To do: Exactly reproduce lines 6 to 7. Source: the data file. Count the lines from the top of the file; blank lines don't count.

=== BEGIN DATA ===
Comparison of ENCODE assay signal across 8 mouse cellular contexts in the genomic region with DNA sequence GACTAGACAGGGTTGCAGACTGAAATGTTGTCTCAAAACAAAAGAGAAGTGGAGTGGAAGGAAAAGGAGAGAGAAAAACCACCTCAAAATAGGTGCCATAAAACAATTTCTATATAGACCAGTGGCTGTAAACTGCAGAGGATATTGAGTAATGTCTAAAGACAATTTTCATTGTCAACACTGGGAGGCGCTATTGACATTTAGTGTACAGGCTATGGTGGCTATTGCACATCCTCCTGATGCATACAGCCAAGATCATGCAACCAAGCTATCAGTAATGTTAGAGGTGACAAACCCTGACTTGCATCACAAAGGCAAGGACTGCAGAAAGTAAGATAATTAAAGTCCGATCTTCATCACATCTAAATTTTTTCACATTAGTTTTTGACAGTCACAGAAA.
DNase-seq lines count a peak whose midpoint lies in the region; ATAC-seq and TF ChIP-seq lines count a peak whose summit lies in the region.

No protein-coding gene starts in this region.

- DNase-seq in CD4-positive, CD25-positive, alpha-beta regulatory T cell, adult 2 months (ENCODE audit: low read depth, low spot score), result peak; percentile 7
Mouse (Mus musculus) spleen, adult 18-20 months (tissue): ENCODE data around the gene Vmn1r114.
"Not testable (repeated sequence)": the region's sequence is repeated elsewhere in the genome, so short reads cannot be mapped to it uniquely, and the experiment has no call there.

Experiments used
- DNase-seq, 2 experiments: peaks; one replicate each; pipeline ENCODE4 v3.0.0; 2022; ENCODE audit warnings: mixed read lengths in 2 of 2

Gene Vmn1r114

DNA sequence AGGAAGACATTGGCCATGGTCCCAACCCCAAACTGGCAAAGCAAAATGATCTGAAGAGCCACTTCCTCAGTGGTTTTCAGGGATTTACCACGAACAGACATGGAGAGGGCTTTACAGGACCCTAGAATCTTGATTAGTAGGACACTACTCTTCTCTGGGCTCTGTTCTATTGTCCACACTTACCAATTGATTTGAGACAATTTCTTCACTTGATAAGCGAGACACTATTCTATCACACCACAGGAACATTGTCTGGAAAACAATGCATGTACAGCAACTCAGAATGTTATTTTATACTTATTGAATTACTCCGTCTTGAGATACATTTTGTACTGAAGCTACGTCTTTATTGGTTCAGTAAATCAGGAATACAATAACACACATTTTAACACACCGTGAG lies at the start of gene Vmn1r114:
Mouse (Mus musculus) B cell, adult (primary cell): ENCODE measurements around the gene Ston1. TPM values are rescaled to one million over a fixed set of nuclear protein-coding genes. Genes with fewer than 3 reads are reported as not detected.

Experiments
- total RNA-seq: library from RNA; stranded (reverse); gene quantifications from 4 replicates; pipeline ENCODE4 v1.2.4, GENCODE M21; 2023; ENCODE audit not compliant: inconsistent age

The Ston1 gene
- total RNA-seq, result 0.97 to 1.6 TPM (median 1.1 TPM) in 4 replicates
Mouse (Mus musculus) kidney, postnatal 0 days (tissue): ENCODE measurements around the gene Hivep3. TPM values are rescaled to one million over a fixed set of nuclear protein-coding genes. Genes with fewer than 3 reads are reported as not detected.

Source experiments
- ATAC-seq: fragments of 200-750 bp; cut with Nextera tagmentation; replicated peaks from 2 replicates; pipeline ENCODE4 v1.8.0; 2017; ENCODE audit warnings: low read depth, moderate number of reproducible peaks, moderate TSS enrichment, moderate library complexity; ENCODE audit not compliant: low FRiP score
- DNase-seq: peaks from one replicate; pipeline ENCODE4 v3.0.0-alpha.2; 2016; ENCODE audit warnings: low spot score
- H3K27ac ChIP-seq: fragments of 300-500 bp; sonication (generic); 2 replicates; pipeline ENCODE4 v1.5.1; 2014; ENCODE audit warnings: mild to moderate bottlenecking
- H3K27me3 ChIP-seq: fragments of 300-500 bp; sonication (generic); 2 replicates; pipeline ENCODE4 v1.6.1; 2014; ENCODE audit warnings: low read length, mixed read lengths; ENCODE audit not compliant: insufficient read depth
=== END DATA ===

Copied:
"Not testable (repeated sequence)": the region's sequence is repeated elsewhere in the genome, so short reads cannot be mapped to it uniquely, and the experiment has no call there.

Experiments used